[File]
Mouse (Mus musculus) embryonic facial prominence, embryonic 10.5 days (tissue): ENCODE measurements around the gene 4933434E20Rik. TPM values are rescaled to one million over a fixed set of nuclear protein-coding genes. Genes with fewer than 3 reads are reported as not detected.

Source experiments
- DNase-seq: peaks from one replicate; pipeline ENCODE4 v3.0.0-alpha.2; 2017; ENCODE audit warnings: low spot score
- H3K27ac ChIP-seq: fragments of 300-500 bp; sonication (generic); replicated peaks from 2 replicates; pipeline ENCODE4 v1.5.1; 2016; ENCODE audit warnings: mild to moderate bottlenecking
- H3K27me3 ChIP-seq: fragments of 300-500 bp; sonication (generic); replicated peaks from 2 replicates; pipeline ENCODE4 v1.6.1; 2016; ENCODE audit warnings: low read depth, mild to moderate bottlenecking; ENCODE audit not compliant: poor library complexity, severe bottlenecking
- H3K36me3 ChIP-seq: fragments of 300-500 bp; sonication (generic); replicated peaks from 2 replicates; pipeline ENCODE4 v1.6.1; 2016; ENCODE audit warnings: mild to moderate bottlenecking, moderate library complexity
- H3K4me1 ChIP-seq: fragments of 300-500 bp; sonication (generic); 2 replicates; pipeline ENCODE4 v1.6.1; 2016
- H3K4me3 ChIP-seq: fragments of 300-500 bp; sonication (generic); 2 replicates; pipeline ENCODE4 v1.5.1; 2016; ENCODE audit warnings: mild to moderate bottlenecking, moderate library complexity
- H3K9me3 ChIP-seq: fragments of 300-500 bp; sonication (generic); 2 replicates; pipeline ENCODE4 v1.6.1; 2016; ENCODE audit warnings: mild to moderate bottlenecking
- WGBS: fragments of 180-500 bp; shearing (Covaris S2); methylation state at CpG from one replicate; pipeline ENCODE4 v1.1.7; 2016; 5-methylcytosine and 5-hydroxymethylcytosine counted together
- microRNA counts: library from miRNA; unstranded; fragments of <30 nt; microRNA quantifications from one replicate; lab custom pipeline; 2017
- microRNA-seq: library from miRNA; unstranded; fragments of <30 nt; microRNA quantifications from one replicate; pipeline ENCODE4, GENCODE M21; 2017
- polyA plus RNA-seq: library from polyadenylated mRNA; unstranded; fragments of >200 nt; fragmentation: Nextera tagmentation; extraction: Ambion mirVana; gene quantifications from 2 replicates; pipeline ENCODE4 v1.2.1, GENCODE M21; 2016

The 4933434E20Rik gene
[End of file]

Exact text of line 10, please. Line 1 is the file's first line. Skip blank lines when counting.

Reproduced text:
- WGBS: fragments of 180-500 bp; shearing (Covaris S2); methylation state at CpG from one replicate; pipeline ENCODE4 v1.1.7; 2016; 5-methylcytosine and 5-hydroxymethylcytosine counted together